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Ok, so I came to Finland 16 months ago, have worked at times doing temporary jobs as they come. At the moment I am unemployed. I am still waiting to hear back for a decision about my application for residency. Apparently it does not look good. What right, if any, do I have as being a father to a Finnish Citizen (who's mothers family are all Finnish going back countless generations) to gain my residency to stay here so I can be close to him and see him? I am not with his mother. I do not want to leave him but may be forced to without the residency. With the residency I will get the opportunity to study learning Finnish which would be great. I am an EU citizen. I have not asked for anything from this government and have spent countless thousands living here. Any help or point in the right direction will be greatly appreciated. And I the reason I moved here was because I love the country and not some woman which all Brits seem to come here for.
Not really sure if you mean that as a dig at the many of us who moved to Finland having fallen in love with a Finn, but I also don't see your 'love' for the country instead of one of her citizens as something that should matter for your residency application either. Why would it?amenra wrote:....And I the reason I moved here was because I love the country and not some woman which all Brits seem to come here for.
If you want to learn Finnish, buy a book/audio course and start using it anywhere you can. If you want to learn it, you will. If you don't, you'll make excuses.
Offer to trade English conversational 'lessons' for Finnish ones. That works. Lots of people are interested if only you ask. If you know anything at all from your time here, it's that most Finns are very genuine and when they see you are also, they are generous with their help for someone who's trying to make it work.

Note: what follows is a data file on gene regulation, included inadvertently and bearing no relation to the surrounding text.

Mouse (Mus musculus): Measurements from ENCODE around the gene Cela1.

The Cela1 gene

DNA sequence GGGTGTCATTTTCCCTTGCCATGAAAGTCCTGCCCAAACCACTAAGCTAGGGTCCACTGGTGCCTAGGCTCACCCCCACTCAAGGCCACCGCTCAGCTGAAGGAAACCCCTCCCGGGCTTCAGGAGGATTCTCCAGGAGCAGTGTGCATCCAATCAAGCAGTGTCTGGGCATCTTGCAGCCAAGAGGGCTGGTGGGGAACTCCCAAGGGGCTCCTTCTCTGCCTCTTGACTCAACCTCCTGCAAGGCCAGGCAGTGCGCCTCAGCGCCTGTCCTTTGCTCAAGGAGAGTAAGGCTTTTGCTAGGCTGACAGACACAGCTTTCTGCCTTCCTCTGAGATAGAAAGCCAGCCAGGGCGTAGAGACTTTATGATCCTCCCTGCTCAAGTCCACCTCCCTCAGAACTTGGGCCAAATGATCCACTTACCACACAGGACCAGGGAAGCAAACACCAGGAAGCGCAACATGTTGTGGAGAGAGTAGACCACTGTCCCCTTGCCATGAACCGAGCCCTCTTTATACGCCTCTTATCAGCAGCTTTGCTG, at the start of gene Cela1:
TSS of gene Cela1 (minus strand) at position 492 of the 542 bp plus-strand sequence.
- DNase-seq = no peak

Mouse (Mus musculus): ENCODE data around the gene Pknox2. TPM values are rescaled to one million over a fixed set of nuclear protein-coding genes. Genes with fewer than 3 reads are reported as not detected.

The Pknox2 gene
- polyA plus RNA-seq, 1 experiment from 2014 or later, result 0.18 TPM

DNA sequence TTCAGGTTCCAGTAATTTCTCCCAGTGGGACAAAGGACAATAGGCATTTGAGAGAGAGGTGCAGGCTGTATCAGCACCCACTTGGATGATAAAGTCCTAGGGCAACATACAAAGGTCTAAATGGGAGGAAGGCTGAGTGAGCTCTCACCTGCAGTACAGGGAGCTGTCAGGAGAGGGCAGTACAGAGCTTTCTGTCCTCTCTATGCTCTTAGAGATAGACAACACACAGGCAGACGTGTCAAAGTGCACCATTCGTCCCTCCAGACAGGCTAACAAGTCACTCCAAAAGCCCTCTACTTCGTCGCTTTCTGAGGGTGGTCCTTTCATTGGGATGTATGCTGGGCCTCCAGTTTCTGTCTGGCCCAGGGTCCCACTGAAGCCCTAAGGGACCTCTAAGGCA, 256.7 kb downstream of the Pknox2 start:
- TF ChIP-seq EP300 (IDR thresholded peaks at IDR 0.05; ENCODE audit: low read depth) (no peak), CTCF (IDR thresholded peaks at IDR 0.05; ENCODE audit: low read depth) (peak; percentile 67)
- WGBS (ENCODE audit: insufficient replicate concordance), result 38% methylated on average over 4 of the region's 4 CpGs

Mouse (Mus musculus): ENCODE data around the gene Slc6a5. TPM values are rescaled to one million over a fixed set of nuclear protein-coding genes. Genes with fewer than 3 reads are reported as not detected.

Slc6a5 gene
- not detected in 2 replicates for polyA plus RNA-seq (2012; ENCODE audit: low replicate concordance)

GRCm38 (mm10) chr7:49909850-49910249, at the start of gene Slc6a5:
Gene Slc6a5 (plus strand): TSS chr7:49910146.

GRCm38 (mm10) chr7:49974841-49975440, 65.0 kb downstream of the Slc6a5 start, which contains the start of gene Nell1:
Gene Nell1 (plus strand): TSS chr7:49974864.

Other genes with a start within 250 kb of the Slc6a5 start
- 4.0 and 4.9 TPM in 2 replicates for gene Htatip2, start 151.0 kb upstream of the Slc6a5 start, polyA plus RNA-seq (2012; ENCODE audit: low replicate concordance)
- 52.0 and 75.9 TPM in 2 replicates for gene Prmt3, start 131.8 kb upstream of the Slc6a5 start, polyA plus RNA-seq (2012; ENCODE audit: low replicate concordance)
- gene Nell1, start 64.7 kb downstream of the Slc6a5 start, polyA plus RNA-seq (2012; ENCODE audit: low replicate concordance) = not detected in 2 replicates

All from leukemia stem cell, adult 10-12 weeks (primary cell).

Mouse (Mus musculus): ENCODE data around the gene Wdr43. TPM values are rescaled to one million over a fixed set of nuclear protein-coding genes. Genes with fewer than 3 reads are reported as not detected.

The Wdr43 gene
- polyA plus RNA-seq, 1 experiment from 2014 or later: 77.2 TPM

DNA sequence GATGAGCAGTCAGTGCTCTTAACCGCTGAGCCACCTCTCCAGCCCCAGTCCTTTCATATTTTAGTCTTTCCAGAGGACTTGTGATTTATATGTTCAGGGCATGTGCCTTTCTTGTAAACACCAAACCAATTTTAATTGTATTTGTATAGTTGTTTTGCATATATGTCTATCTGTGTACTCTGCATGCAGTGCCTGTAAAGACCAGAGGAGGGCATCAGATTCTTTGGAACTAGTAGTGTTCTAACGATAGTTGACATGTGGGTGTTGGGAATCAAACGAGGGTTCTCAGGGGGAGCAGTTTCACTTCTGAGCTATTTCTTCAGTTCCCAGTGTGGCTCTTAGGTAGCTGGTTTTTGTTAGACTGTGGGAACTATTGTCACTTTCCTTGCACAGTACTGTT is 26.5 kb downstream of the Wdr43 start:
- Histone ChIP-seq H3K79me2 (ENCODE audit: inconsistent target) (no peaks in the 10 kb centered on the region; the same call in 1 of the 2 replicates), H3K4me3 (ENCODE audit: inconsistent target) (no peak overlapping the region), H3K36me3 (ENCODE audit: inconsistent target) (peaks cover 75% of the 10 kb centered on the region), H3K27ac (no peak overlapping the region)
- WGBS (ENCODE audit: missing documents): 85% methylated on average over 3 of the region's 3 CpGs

If you don't have a job and you believe you can't get one, but have the ability to work hard doing something people need done, consider starting your own business. What did you do before you moved here? What education, skills or training do you have?
Honestly, I'm not judging you, but if you're here because you 'love' the country and want to be close to your kid you need to do something other than spending your savings and hoping for the best on the residency application. Waiting for someone in an office somewhere to get out the rubber stamp to give a green light in life is, simply, wasting your life. If you want to be a good father, you need to put in the effort and make your own way, do what you can for yourself and show your kid the right way to do it as they grow up.
Too many people, Foreigners and Finns alike, sit around waiting for somebody to give them a job, give them an education, give them a home. These are all things you have to go and get if you actually want any kind of decent life for yourself here. I have no idea how people like that can have any self respect of feel entitled to be respected by others when they take, take, take.
If you're not that guy, buck their system. Don't take no for an answer. Let them keep their poxy answer and go do it for yourself. Give an hour a day to language studies, interact and socialise with as many Finns as you can (you MUST work at this, they won't at first) and do everything you can to let them see you're absolutely determined to provide for yourself and contribute something good to this chosen home of yours.
amenra wrote:Ok, so I came to Finland 16 months ago, have worked at times doing temporary jobs as they come. At the moment I am unemployed.
As an EU citizen working, you should have been able to register your right of residence. You are supposed to do it for stays longer than three months.amenra wrote:I am an EU citizen.
There's no application for residency for EU citizens using free movement so this confuses me. Only if you can't register your right of residence, is there a fallback to applying for a residence permit. What exactly did you apply for?amenra wrote: I am still waiting to hear back for a decision about my application for residency.
Biologic relation on its own gives you no rights. If you are a guardian, it makes you eligible for a residence permit based on family ties.amenra wrote: What right, if any, do I have as being a father to a Finnish Citizen (who's mothers family are all Finnish going back countless generations) to gain my residency to stay here so I can be close to him and see him?